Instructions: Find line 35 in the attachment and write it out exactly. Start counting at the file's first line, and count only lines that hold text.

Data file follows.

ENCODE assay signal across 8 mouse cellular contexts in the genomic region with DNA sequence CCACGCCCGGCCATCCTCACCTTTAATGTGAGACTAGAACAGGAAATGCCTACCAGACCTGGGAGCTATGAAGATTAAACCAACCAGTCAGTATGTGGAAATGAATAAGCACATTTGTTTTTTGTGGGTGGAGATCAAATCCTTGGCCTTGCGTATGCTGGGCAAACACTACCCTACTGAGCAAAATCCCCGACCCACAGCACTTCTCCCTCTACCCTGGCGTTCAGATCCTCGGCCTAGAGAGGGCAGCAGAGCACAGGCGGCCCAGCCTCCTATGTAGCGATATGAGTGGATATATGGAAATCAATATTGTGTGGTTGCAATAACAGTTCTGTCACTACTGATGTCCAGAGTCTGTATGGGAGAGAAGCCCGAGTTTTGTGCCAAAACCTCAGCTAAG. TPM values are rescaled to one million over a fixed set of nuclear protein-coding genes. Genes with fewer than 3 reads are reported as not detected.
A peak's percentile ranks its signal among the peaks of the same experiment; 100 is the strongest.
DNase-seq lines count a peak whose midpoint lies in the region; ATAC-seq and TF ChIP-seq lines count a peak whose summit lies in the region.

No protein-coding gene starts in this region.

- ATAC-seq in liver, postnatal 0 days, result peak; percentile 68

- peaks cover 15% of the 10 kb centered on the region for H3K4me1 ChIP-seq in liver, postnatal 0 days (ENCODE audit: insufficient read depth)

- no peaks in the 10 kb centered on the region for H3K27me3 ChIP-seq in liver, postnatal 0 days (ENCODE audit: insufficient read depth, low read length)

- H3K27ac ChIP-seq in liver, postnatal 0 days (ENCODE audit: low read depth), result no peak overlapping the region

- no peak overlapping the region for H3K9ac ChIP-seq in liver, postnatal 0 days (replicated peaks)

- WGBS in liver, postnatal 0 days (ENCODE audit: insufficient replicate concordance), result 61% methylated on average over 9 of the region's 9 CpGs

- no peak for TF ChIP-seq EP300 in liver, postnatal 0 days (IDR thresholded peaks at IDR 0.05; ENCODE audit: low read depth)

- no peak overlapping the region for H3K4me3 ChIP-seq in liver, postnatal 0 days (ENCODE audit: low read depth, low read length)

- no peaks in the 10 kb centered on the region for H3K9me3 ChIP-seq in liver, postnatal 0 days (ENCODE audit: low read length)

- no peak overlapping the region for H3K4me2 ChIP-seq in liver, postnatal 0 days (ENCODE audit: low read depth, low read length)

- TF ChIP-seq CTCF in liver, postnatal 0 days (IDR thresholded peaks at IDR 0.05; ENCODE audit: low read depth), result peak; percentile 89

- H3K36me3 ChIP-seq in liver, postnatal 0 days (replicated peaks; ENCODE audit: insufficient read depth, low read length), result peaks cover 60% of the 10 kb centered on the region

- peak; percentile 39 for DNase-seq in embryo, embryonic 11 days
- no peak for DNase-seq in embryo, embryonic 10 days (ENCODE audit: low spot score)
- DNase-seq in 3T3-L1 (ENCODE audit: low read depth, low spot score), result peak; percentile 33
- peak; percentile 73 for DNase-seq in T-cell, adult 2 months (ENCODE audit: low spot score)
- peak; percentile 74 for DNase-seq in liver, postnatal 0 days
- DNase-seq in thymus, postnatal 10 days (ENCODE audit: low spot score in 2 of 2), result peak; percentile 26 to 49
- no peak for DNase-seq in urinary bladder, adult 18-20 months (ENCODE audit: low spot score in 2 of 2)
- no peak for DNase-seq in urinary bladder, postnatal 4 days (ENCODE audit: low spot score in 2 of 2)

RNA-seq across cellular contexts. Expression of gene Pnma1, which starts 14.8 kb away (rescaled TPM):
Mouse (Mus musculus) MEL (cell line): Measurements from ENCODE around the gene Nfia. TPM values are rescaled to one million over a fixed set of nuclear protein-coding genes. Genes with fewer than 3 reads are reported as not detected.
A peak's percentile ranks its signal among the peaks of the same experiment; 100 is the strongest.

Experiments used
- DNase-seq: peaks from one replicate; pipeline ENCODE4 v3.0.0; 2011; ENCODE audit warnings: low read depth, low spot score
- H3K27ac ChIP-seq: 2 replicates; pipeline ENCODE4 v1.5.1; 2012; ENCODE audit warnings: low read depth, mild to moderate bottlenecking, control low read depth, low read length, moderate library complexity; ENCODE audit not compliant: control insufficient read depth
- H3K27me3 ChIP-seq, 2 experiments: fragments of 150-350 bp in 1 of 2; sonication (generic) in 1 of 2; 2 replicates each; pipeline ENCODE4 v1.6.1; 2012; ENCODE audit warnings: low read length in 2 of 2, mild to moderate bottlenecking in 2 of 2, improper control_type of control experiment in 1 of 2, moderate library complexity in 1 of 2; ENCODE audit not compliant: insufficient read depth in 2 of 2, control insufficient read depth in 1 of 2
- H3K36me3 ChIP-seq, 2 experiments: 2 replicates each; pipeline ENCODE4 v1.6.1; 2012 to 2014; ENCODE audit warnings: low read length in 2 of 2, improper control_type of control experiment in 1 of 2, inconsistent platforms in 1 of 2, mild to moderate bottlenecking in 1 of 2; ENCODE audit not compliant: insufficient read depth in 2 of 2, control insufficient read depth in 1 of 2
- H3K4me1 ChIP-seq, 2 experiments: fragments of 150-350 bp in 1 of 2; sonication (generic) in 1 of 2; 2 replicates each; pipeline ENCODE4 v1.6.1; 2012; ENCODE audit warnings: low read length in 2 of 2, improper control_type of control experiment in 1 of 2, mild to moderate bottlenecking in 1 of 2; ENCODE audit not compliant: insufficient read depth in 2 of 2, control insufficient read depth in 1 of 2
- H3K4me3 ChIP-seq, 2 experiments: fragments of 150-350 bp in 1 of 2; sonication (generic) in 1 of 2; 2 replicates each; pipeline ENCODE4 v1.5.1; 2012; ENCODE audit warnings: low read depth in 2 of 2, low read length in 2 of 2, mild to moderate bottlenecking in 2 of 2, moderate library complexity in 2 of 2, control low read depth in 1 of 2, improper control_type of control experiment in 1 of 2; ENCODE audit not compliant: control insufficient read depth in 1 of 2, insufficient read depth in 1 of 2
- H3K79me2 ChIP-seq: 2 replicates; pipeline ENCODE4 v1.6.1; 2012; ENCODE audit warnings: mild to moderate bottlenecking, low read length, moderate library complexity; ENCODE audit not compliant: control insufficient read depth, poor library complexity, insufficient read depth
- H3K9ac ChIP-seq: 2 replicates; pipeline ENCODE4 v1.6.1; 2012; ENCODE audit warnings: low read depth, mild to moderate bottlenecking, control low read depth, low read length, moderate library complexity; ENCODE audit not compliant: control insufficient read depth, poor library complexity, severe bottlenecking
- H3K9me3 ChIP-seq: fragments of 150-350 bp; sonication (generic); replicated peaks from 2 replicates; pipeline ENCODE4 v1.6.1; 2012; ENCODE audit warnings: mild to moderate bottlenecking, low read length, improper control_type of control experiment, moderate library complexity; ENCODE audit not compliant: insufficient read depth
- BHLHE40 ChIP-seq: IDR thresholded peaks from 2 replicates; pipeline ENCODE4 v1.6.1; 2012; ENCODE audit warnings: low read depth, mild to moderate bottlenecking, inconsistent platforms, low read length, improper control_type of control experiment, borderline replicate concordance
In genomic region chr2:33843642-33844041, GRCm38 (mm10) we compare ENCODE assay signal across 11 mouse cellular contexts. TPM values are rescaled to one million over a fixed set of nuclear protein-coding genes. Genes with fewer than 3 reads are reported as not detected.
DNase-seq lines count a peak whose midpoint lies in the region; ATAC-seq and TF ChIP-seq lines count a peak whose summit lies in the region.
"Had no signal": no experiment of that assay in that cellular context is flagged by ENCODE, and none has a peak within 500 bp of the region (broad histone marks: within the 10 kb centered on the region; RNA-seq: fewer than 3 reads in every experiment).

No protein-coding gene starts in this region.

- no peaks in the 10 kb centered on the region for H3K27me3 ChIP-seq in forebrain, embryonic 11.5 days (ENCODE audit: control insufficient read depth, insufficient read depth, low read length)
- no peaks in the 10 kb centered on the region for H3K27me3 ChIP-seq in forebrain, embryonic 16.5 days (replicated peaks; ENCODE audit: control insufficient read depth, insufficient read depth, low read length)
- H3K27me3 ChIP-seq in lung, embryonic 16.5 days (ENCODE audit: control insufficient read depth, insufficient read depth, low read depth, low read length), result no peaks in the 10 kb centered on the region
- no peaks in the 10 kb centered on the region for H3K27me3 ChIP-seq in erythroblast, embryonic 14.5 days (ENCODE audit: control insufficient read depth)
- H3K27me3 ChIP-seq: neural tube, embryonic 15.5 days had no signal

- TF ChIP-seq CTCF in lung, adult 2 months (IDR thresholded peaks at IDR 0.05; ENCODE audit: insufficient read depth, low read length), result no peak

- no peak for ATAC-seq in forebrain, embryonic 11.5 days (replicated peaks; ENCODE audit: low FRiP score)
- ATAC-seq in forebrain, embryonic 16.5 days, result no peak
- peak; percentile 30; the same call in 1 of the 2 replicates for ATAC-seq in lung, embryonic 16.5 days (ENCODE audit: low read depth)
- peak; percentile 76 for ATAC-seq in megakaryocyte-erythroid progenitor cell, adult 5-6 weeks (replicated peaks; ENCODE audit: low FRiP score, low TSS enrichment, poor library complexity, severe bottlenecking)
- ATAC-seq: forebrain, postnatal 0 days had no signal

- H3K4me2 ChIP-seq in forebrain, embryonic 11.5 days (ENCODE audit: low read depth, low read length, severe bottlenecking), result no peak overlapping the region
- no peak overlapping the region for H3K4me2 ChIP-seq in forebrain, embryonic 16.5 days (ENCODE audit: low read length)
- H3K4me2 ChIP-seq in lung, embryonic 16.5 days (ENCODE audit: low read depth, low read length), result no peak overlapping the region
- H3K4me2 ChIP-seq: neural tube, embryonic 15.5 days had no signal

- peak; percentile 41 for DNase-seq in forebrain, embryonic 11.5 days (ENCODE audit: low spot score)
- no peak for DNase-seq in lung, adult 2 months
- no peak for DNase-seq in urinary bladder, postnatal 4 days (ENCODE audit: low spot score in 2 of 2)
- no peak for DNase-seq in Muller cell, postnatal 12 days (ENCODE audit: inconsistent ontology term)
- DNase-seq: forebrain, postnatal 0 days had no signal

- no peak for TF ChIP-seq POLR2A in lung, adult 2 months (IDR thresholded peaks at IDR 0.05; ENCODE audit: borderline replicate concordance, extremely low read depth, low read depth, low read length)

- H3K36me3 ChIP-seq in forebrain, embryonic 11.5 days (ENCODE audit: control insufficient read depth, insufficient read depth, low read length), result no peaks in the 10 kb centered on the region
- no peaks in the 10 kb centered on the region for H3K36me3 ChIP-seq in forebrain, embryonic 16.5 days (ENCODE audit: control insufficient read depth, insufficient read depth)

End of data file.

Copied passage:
- H3K79me2 ChIP-seq: 2 replicates; pipeline ENCODE4 v1.6.1; 2012; ENCODE audit warnings: mild to moderate bottlenecking, low read length, moderate library complexity; ENCODE audit not compliant: control insufficient read depth, poor library complexity, insufficient read depth